Refractory Immune Thrombocytopenic Purpura and Cytomegalovirus Infection: A Call for a Change in the Current Guidelines
1 Department of Hematology and Oncology, University of Connecticut Health Center, 263 Farmington Ave, Farmington, CT 06030.
2 Department of Pathology and Laboratory Services, Manchester Memorial Hospital, 71 Haynes Street, Manchester, CT 06040.
Received: August 23, 2015
Accepted: November 11, 2015
Mediterr J Hematol Infect Dis 2016, 8(1): e2016010, DOI 10.4084/MJHID.2016.010
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Immune thrombocytopenic purpura (ITP) is characterized by a decreased platelet count caused by excess destruction of platelets and inadequate platelet production. In many cases, the etiology is not known, but the viral illness is thought to play a role in the development of some cases of ITP. The current (2011) American Society of Hematology ITP guidelines recommend initial diagnostic studies to include testing for HIV and Hepatitis C. The guidelines suggest that initial treatment consist of observation, therapy with corticosteroids, IVIG or anti D. Most cases respond to the standard therapy such that the steroids may be tapered and the platelet counts remain at a hemostatically safe level. Some patients with ITP are dependent on long-term steroid maintenance, and the thrombocytopenia persists with the tapering of the steroids. Recent case reports demonstrate that ITP related to cytomegalovirus (CMV) can persist in spite of standard therapy and that antiviral therapy may be indicated. Herein we report a case of a 26-year-old female with persistent ITP that resolved after the delivery of a CMV-infected infant and placenta. Furthermore, we review the current literature on CMV-associated ITP and propose that the current ITP guidelines be amended to include assessment for CMV, even in the absence of signs and symptoms, as part of the work-up for severe and refractory ITP, especially prior to undergoing an invasive procedure such as splenectomy.
Immune thrombocytopenic purpura (ITP) is a common cause of acquired
thrombocytopenia caused by auto-anti-platelet antibodies that destroy
platelets, damage megakaryocytes and inhibit platelets
production. Viral infection such as rubella, varicella, mumps,
cytomegalovirus (CMV) and Epstein-Barr virus are linked to ITP and
thrombocytopenia. While the infections can be
relatively asymptomatic, they can trigger an autoimmune process. In the
past several years, cases of ITP have been reported secondary to
unsuspected, persistent infections such as hepatitis C, HIV and Helicobacter pylori (H. pylori). The successful treatment of ITP in such cases may require recognition and eradication of the underlying infection.
Several cases of thrombocytopenia and ITP, secondary to persistent CMV infection, in immunocompetent adults, have been reported in the literature. While the majority of cases describe patients that responded to standard ITP therapy, some reports describe patients who are dependent upon or worsen with corticosteroids.[2-5] In a small case-series of four patients, steroids appeared to worsen CMV-associated ITP and improvement in the platelet counts occurred after starting gancyclovir and Cytogam with steroid taper. Herein we describe a case of an immunocompetent adult female diagnosed with ITP, refractory to standard therapy, during her first pregnancy. The ITP improved following delivery of a CMV-infected neonate and the products of conception. The placenta demonstrated evidence of active CMV infection by PCR. Furthermore, we review current literature and propose a modification to the current ITP guidelines.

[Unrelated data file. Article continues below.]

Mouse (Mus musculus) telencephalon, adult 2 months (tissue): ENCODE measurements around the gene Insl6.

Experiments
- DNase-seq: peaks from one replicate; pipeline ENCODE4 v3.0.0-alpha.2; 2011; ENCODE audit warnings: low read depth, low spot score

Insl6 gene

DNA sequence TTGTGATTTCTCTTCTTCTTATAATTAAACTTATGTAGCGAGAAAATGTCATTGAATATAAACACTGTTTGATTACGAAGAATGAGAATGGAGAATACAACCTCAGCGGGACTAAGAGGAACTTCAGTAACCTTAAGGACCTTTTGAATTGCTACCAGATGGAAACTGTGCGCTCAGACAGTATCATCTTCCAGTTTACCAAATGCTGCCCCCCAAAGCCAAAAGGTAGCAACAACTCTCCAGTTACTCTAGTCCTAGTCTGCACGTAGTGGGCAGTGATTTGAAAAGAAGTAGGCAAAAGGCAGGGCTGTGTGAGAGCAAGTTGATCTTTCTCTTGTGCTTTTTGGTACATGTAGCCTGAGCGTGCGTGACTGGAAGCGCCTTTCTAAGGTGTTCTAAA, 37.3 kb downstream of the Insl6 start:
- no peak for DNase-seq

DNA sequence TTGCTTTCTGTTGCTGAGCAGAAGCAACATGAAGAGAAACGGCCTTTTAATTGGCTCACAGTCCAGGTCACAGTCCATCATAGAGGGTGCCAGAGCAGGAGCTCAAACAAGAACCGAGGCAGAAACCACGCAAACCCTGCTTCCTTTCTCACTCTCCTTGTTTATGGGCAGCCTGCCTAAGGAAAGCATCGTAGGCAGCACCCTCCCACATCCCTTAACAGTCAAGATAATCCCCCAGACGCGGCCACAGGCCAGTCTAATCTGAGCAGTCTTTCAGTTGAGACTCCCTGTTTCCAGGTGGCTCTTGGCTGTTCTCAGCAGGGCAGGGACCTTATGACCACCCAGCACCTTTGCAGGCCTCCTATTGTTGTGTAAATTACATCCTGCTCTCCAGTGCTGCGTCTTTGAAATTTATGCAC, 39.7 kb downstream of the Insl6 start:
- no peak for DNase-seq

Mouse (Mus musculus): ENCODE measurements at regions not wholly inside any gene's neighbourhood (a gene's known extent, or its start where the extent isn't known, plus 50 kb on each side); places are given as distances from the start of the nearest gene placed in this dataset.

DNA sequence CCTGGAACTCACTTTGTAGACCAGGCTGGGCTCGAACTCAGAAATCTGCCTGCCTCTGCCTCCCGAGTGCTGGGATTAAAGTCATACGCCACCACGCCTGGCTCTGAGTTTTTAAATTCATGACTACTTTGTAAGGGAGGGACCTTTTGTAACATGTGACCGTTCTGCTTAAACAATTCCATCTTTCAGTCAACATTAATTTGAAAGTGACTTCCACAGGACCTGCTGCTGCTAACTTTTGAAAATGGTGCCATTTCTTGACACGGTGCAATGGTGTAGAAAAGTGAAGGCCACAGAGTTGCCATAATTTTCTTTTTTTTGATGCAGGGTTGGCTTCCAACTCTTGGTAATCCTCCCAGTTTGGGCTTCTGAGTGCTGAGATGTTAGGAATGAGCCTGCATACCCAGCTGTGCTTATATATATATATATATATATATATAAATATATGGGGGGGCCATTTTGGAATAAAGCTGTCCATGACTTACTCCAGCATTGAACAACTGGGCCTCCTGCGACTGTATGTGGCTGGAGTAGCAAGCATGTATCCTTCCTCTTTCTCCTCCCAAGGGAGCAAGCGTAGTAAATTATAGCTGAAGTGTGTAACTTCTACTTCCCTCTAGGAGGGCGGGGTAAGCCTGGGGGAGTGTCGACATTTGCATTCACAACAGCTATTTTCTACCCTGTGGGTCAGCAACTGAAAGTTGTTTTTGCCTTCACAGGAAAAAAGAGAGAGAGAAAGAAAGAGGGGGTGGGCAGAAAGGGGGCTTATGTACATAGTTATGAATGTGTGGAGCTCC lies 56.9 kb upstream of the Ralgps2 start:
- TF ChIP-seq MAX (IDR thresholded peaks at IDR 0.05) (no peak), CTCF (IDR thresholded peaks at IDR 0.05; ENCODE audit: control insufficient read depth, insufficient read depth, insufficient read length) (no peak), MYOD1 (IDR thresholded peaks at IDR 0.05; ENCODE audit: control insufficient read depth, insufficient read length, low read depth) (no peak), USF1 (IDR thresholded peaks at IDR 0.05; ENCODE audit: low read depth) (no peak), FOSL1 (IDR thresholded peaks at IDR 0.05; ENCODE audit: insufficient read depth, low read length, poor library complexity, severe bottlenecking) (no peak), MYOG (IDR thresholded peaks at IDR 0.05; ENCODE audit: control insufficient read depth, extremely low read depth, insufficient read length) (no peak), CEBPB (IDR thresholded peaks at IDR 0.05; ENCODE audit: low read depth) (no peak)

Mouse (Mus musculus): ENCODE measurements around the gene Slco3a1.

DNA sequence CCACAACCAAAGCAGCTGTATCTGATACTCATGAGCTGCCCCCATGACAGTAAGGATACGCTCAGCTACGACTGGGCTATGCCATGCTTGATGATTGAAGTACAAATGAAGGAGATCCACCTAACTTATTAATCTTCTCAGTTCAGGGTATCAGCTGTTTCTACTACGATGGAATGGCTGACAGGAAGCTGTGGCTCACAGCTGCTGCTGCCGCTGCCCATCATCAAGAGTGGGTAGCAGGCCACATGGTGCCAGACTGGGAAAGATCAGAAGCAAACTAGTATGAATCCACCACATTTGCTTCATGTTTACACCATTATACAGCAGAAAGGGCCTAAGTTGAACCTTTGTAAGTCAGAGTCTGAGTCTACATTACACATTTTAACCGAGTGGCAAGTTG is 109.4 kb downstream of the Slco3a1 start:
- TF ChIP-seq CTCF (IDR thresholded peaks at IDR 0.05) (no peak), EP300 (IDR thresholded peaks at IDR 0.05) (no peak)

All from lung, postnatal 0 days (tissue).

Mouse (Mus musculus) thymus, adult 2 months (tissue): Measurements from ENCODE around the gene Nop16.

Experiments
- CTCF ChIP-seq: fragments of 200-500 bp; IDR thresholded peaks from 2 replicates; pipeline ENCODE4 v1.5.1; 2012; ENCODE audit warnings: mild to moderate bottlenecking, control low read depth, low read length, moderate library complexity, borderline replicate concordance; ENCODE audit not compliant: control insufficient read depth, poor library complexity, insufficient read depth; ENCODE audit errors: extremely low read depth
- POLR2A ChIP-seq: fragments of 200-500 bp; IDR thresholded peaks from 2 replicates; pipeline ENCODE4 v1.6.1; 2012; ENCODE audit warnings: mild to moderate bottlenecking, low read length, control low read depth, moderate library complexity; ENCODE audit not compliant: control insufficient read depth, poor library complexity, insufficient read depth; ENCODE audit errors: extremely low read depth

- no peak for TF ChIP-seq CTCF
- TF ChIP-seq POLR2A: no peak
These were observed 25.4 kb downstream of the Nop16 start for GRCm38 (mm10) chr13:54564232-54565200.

A healthy 26-year-old G1P0 female of Asian-Indian descent was
referred to our clinic for a second opinion of her thrombocytopenia.
During her initial visit to the obstetrician, she was asymptomatic and
had a platelet count of 3 x 109/l (normal 150-450 x 109/l).
She initially received intravenous immunoglobulin (IVIG) at 1 g/kg,
prednisone 140 mg/day and a trial of anti-D. Her platelet count
improved temporarily, returning to 10-30x109//l after a few weeks (Figure 1). She was on maintenance prednisone (40 mg/day) when she first presented to our clinic.
The patient denied having an abnormal menstrual cycle, mucosal bleeding, and family history of blood disorders. On physical exam, the patient appeared cushingoid with normal vital signs. She had no petechiae or ecchymosis. Uterus was gravid. She had no palpable hepatosplenomegaly. The rest of her exam was normal. The leucocyte count was 24,500/uL, with 7% band forms, 88% neutrophils, and 4% lymphocytes. The hemoglobin was 13 g/dL with a hematocrit of 37%. Her platelet count was 30x109/l. Coagulation screen, liver profile, and blood chemistry values were normal. Bone marrow biopsy showed megakaryocyte hyperplasia with normal morphology, consistent with ITP. Her ANA, Hepatitis B, C, and HIV were negative. Stool H. pylori antigen was positive.
The patient was treated with pantoprazole 40 mg daily, amoxicillin 1000 mg daily and clarithromycin 500 mg twice daily. After treatment, her platelet count remained between 10-40x109//l. As resistance to H. pylori treatment is common, the patient received a second course of antibiotic therapy. Subsequently, the H. pylori stool antigen became negative with no improvement in platelet count. After receiving appropriate vaccinations, she underwent a splenectomy with no improvement in platelet count. She was maintained on prednisone 40 mg/day and intermittent IVIG until her delivery.
She delivered a healthy baby girl with a platelet count of 15x109//l and no significant hemorrhage or bleeding. During a routine screen, the infant was diagnosed with congenital CMV via urine PCR. The newborn was treated with ganciclovir 10mg/kg, leading to improvement in platelet count. Placental pathology demonstrated focal chorionic chorionitis without any chorionic villinits. The corresponding segment of the placenta was positive for CMV by PCR. The mother was positive for CMV IgG. Interestingly, one week after delivery, the patient’s platelet count began to improve. She was no longer taking prednisone or IVIG and her platelet count normalized to 192x109/l ten months after delivery (Figure 1).
Our patient presented with severe thrombocytopenia in her first
trimester of pregnancy. While gestational thrombocytopenia accounts for
70-80% of cases during pregnancy, our patient did not meet the clinical
criteria for this diagnosis. Her platelet count was less than 100x109/l and she presented early in pregnancy, findings that are less consistent with gestational thrombocytopenia.
While type 2B von Willebrand was considered in the differential of
thrombocytopenia in our patient, it is less likely in our patient as
she did not have any personal or family history of abnormal bleeding.
Given the normal vital signs and liver function, pregnancy-specific
causes of thrombocytopenia such as preeclampsia, eclampsia, HELLP
syndrome and acute fatty liver are less likely. Moreover, the patient’s
bone marrow was consistent with ITP and the temporary response to